But, my bachelor's was pretty atrocious compared to the education I know others received at other universities. While I understand learning is a two-way street, the university I attended did a pretty shit job. I had a couple great professors, but I've since had conversations with others in the workforce. When I was taking the first steps into my career, it was glaringly obvious that my education wasn't sufficient upon intermingling with interns from all over. Most of the deficiencies I've made up for on my own time, diving deeper into different topics when the opportunity presents itself. Right now I'm getting my master's degree from a prestigious public university for $8,000 total, so I've been able to fill many knowledge gaps on account of that alone. If the MSc were any more expensive, I wouldn't have even considered it. Plenty of employers will foot the bill for education, but they do it less as a favor and more as a means to lock you in and treat you however they want for a number of years.

        3 votes
      3. ubergeek
        Link Parent
        They are inexpensive, to be sure, but their quality is... Sometimes lacking, as most instructors there are adjuncts, doing it part time. However, for most, they still need to take out student...

        They are inexpensive, to be sure, but their quality is... Sometimes lacking, as most instructors there are adjuncts, doing it part time.

        However, for most, they still need to take out student loans, and you can only get an associates, which is basically a high school diploma these days, and will cap you out nearly at the same level.

        2 votes
      4. Parliament
        Link Parent
        People place a lot of unnecessary weight on educational prestige in the US when it doesn’t matter for most jobs/fields. You could realistically do 2 years at CC, transfer to one of your state’s...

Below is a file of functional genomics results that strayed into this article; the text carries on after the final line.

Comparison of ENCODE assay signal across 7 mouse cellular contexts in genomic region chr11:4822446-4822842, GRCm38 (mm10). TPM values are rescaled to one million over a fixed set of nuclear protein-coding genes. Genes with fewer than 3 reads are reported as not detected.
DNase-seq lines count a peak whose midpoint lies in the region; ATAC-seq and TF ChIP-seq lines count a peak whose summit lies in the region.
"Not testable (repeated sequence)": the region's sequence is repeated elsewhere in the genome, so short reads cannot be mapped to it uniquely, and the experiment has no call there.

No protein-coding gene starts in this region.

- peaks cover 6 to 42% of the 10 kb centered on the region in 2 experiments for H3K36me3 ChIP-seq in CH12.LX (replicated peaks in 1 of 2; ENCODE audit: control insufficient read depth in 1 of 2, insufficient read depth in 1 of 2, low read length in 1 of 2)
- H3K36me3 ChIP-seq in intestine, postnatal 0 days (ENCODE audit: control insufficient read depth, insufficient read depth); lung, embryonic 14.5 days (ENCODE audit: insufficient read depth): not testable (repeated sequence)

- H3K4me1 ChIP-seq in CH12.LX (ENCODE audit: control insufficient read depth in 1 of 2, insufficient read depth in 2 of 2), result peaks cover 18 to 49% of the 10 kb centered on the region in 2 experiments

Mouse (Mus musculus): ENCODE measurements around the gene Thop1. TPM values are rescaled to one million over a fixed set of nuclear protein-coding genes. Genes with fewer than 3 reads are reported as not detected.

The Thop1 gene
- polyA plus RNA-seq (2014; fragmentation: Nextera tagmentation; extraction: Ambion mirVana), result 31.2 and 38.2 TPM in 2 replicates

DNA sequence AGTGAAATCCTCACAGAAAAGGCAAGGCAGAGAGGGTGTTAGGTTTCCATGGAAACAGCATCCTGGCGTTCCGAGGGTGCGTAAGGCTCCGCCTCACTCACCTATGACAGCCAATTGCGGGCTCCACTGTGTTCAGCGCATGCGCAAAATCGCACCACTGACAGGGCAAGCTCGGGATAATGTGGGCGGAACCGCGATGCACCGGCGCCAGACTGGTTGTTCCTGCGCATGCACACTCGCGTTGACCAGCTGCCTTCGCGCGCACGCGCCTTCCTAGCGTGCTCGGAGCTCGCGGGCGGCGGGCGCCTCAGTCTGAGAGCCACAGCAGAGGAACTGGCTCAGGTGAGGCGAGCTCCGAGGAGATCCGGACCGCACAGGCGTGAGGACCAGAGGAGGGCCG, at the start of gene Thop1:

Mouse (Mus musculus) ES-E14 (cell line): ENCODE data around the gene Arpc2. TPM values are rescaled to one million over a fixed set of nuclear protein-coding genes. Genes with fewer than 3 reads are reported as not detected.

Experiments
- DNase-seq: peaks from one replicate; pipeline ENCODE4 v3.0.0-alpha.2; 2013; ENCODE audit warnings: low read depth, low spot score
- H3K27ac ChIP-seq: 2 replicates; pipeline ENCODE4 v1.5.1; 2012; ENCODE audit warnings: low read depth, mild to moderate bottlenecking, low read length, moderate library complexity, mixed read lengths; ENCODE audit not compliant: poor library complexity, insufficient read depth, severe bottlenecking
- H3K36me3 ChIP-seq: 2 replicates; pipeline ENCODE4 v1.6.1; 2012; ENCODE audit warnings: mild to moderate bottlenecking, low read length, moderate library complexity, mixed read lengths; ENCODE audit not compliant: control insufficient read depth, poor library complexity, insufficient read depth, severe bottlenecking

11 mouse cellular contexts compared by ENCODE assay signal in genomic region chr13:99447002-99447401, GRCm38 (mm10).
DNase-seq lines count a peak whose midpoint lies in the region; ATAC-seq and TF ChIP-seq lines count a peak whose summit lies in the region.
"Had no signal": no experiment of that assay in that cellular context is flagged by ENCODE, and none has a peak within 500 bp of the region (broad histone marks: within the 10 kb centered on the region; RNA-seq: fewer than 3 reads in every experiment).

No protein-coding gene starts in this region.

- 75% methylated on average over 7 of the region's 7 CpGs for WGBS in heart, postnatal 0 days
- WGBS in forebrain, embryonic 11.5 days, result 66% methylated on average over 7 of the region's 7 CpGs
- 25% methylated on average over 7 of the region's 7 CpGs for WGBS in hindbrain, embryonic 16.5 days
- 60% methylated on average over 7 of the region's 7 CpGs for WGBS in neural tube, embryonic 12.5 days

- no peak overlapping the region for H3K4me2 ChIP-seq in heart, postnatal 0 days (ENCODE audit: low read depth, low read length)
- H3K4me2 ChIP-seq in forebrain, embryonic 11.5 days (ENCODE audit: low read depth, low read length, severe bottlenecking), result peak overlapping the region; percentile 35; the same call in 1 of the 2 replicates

People place a lot of unnecessary weight on educational prestige in the US when it doesn’t matter for most jobs/fields. You could realistically do 2 years at CC, transfer to one of your state’s public universities, and come out with a plenty respectable degree at an affordable rate. And you have the same degree as the student who paid to be there all 4 years.

        I think it’s both prestige and selling college as an experience without as much consideration for comparable, affordable alternatives.

        1 vote
    2. [2]
      Bullmaestro
      Link Parent
      In the UK, higher education is pretty expensive. Tuition fees alone are £9,500 a year. The only good thing is that our student loans are quite lax with repayment. You don't have to repay it unless...

      In the UK, higher education is pretty expensive. Tuition fees alone are £9,500 a year. The only good thing is that our student loans are quite lax with repayment. You don't have to repay it unless you're earning a pretty high amount which a lot of graduates won't be earning, and they write it off after so many years.

      Compare it to the US where student loans are more like traditional loans and will fuck people with mandatory repayments, which is ironic when US tuition fees are a lot higher and when people can't even secure mortgages.

      5 votes
      1. Sunward
        Link Parent
        Student loans in the US (federal ones, at least) do have payment options similar to what you describe: there are repayment plans where your payment is based on a percentage of your income that can...